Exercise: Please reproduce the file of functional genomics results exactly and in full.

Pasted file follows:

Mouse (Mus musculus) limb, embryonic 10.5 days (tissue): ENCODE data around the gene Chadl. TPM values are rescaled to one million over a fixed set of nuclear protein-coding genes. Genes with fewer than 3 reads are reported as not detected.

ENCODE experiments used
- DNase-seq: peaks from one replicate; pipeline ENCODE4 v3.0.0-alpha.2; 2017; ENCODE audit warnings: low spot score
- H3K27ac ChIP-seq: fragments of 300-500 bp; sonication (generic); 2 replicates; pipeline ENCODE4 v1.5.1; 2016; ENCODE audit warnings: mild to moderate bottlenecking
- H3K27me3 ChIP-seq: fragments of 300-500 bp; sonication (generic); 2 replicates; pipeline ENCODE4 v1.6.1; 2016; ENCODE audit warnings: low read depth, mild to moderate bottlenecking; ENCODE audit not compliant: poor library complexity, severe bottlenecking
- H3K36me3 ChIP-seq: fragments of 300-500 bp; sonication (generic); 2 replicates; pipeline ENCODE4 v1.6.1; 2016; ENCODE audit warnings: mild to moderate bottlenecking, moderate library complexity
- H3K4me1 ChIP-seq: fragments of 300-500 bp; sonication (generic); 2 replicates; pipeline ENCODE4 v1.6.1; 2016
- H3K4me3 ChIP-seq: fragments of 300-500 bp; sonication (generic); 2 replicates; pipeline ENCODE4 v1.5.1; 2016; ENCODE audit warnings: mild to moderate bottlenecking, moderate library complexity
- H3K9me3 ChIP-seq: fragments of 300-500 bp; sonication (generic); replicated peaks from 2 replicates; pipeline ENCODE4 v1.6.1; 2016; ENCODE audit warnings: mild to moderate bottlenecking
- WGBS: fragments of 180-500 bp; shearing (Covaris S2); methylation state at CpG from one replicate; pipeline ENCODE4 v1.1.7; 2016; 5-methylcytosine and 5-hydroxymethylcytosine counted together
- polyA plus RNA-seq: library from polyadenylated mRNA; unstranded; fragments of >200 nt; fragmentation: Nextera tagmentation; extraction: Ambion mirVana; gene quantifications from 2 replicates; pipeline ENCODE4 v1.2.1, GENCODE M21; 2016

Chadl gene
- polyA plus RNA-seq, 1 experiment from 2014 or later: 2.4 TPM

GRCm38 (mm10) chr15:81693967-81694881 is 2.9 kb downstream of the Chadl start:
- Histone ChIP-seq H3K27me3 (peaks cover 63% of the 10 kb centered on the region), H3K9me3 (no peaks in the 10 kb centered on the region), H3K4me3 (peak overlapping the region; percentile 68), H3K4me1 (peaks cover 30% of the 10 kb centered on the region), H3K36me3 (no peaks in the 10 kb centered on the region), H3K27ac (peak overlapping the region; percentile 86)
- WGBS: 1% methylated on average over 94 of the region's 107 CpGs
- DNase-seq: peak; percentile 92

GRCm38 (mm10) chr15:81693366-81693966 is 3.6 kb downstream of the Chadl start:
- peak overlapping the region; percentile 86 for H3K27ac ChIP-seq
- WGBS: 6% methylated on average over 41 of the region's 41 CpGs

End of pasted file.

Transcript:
Mouse (Mus musculus) limb, embryonic 10.5 days (tissue): ENCODE data around the gene Chadl. TPM values are rescaled to one million over a fixed set of nuclear protein-coding genes. Genes with fewer than 3 reads are reported as not detected.

ENCODE experiments used
- DNase-seq: peaks from one replicate; pipeline ENCODE4 v3.0.0-alpha.2; 2017; ENCODE audit warnings: low spot score
- H3K27ac ChIP-seq: fragments of 300-500 bp; sonication (generic); 2 replicates; pipeline ENCODE4 v1.5.1; 2016; ENCODE audit warnings: mild to moderate bottlenecking
- H3K27me3 ChIP-seq: fragments of 300-500 bp; sonication (generic); 2 replicates; pipeline ENCODE4 v1.6.1; 2016; ENCODE audit warnings: low read depth, mild to moderate bottlenecking; ENCODE audit not compliant: poor library complexity, severe bottlenecking
- H3K36me3 ChIP-seq: fragments of 300-500 bp; sonication (generic); 2 replicates; pipeline ENCODE4 v1.6.1; 2016; ENCODE audit warnings: mild to moderate bottlenecking, moderate library complexity
- H3K4me1 ChIP-seq: fragments of 300-500 bp; sonication (generic); 2 replicates; pipeline ENCODE4 v1.6.1; 2016
- H3K4me3 ChIP-seq: fragments of 300-500 bp; sonication (generic); 2 replicates; pipeline ENCODE4 v1.5.1; 2016; ENCODE audit warnings: mild to moderate bottlenecking, moderate library complexity
- H3K9me3 ChIP-seq: fragments of 300-500 bp; sonication (generic); replicated peaks from 2 replicates; pipeline ENCODE4 v1.6.1; 2016; ENCODE audit warnings: mild to moderate bottlenecking
- WGBS: fragments of 180-500 bp; shearing (Covaris S2); methylation state at CpG from one replicate; pipeline ENCODE4 v1.1.7; 2016; 5-methylcytosine and 5-hydroxymethylcytosine counted together
- polyA plus RNA-seq: library from polyadenylated mRNA; unstranded; fragments of >200 nt; fragmentation: Nextera tagmentation; extraction: Ambion mirVana; gene quantifications from 2 replicates; pipeline ENCODE4 v1.2.1, GENCODE M21; 2016

Chadl gene
- polyA plus RNA-seq, 1 experiment from 2014 or later: 2.4 TPM

GRCm38 (mm10) chr15:81693967-81694881 is 2.9 kb downstream of the Chadl start:
- Histone ChIP-seq H3K27me3 (peaks cover 63% of the 10 kb centered on the region), H3K9me3 (no peaks in the 10 kb centered on the region), H3K4me3 (peak overlapping the region; percentile 68), H3K4me1 (peaks cover 30% of the 10 kb centered on the region), H3K36me3 (no peaks in the 10 kb centered on the region), H3K27ac (peak overlapping the region; percentile 86)
- WGBS: 1% methylated on average over 94 of the region's 107 CpGs
- DNase-seq: peak; percentile 92

GRCm38 (mm10) chr15:81693366-81693966 is 3.6 kb downstream of the Chadl start:
- peak overlapping the region; percentile 86 for H3K27ac ChIP-seq
- WGBS: 6% methylated on average over 41 of the region's 41 CpGs